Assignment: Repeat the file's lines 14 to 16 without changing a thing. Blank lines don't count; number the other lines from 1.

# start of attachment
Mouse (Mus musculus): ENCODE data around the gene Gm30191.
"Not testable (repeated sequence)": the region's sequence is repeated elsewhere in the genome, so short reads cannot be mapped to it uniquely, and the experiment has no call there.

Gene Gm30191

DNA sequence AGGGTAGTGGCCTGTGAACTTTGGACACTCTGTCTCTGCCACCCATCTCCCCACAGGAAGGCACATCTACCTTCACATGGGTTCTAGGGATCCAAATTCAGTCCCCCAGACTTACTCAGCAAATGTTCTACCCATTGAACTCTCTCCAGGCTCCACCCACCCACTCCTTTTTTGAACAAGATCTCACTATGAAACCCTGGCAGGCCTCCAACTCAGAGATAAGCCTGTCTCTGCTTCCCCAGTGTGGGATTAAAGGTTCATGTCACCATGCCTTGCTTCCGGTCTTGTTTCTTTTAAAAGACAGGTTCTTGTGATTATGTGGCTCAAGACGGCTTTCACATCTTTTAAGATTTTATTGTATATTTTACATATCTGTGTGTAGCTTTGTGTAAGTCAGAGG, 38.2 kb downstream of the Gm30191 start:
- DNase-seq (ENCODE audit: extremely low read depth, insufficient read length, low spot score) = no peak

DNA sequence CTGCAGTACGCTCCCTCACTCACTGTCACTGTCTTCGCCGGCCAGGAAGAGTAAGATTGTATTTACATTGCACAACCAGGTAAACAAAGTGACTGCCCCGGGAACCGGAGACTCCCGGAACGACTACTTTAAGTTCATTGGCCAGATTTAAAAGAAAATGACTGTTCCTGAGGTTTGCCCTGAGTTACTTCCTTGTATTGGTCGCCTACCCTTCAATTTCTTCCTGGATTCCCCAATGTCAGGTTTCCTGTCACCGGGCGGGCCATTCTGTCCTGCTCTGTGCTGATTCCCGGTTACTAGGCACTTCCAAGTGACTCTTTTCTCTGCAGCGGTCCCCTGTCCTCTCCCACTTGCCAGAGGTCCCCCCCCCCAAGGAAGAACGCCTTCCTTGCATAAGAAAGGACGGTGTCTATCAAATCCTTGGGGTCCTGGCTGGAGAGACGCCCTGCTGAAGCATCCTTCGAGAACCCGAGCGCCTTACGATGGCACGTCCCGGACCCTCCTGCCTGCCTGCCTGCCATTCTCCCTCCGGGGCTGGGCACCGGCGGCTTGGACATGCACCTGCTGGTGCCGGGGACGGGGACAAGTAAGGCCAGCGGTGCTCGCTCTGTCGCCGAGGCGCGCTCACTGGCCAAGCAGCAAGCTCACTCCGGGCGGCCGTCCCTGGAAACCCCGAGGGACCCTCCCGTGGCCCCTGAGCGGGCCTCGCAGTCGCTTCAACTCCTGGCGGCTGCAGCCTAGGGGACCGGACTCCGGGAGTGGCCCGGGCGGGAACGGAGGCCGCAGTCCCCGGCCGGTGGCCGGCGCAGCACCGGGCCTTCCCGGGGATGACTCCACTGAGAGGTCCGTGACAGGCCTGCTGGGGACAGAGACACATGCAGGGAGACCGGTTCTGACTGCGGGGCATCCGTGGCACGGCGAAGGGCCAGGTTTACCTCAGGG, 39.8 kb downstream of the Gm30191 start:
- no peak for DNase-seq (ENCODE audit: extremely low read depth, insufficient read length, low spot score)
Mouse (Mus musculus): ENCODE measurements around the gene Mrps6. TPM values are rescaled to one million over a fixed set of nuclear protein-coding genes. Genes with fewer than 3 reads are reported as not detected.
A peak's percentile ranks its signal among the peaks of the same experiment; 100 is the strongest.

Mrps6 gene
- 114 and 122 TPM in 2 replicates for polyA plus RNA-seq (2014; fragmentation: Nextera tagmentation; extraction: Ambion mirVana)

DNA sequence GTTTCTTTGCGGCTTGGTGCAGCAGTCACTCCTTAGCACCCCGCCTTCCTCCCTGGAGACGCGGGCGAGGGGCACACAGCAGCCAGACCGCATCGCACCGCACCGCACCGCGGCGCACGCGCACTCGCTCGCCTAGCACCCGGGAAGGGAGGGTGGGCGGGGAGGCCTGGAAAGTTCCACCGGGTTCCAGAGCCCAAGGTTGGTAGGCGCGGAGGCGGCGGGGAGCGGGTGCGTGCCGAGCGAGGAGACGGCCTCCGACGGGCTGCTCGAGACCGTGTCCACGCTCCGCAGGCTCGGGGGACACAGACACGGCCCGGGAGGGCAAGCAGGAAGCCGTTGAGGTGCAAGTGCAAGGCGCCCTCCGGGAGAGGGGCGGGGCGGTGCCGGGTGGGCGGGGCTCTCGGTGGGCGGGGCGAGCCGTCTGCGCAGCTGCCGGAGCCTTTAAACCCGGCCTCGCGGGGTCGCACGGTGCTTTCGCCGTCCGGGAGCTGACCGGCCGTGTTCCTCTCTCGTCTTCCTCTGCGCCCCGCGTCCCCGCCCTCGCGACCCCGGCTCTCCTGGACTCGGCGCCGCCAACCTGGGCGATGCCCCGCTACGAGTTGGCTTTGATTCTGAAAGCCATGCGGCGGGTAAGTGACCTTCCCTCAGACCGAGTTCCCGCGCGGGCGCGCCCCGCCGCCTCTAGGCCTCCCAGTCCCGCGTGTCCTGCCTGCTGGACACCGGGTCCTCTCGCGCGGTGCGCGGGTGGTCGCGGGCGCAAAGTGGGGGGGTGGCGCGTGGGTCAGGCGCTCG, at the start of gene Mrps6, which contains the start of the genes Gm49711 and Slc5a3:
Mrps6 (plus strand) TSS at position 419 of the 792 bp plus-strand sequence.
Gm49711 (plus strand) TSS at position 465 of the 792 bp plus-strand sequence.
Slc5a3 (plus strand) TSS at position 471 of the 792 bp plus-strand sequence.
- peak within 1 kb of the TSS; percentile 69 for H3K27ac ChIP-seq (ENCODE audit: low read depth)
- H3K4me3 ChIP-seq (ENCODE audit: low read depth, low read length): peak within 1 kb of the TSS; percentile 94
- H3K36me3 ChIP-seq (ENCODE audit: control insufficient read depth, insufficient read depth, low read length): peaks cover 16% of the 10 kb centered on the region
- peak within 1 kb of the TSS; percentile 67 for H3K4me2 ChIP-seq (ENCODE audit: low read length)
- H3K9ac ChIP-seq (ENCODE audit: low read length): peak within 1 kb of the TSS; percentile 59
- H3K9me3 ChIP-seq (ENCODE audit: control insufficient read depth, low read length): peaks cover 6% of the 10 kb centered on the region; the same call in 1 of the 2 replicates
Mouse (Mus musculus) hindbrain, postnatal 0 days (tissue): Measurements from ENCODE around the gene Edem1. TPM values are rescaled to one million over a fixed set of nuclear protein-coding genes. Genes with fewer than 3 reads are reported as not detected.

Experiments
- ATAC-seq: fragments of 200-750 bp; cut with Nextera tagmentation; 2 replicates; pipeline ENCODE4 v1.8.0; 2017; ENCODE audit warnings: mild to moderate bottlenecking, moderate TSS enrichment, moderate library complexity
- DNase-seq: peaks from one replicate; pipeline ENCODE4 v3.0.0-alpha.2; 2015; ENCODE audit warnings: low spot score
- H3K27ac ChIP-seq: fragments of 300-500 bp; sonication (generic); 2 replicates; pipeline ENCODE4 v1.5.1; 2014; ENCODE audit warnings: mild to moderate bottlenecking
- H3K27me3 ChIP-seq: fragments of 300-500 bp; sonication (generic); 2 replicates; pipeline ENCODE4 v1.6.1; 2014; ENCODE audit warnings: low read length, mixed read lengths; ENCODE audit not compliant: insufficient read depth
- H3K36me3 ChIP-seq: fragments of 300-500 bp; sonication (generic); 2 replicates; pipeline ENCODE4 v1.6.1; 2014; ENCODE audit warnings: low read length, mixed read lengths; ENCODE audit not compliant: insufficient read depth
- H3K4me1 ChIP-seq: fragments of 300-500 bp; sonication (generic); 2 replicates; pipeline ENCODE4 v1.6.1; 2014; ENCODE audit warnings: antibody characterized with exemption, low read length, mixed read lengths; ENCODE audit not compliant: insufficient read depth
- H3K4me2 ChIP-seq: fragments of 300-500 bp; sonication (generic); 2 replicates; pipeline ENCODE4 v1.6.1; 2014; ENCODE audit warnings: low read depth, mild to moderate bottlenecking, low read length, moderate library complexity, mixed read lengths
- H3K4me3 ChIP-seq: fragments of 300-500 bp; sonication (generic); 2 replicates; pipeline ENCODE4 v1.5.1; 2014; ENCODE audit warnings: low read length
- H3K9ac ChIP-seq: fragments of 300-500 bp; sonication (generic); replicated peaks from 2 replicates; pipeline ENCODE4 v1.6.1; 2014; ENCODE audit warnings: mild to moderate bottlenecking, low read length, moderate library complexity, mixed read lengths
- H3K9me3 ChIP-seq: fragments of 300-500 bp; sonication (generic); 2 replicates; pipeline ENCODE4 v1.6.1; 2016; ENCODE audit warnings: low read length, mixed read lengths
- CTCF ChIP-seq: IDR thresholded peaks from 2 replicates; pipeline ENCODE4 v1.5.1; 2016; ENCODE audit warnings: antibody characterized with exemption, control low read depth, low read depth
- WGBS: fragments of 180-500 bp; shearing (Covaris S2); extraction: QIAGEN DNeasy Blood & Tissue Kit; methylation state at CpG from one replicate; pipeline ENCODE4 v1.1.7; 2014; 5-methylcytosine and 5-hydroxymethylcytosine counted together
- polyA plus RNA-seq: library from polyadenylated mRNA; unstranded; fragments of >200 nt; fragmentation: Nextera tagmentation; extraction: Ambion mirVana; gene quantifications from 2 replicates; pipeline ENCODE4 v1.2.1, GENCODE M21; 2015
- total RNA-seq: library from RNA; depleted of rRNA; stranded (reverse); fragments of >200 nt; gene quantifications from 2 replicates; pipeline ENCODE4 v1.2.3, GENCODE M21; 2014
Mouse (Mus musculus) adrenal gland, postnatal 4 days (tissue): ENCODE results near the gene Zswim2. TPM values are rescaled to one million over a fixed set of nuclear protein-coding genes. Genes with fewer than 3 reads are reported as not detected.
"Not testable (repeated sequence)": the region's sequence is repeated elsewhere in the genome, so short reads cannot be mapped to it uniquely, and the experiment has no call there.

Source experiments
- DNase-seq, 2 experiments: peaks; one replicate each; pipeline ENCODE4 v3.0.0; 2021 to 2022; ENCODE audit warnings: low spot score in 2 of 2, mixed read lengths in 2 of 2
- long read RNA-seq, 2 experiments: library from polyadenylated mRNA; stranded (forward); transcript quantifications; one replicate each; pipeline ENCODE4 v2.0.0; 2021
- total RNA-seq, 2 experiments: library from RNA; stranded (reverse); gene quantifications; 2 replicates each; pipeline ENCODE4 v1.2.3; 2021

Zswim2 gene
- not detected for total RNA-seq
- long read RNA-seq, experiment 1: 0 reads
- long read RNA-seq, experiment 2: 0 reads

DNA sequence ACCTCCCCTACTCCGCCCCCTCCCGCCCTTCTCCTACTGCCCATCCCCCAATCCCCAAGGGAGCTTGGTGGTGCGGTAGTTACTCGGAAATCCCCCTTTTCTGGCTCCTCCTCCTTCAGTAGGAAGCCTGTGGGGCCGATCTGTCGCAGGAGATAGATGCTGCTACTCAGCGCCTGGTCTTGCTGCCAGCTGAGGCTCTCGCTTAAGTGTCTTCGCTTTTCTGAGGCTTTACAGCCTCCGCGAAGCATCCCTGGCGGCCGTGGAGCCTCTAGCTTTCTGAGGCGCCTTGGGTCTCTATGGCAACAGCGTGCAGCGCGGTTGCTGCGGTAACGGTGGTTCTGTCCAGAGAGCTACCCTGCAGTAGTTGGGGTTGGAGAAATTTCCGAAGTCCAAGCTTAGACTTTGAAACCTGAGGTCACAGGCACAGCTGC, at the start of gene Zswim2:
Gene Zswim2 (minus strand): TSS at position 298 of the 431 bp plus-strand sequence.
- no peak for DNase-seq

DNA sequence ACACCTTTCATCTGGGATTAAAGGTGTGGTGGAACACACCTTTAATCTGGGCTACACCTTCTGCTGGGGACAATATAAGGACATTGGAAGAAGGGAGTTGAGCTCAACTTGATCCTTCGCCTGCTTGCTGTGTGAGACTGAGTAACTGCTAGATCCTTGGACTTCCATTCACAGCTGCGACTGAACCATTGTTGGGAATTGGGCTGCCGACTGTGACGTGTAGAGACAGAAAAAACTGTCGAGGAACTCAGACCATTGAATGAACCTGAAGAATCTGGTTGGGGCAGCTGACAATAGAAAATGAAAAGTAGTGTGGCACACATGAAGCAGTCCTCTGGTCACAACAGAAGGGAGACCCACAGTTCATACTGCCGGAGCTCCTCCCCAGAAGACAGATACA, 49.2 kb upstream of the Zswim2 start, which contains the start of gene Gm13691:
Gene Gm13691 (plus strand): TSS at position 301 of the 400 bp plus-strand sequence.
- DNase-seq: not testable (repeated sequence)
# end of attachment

Gm49711 (plus strand) TSS at position 465 of the 792 bp plus-strand sequence.
Slc5a3 (plus strand) TSS at position 471 of the 792 bp plus-strand sequence.
- peak within 1 kb of the TSS; percentile 69 for H3K27ac ChIP-seq (ENCODE audit: low read depth)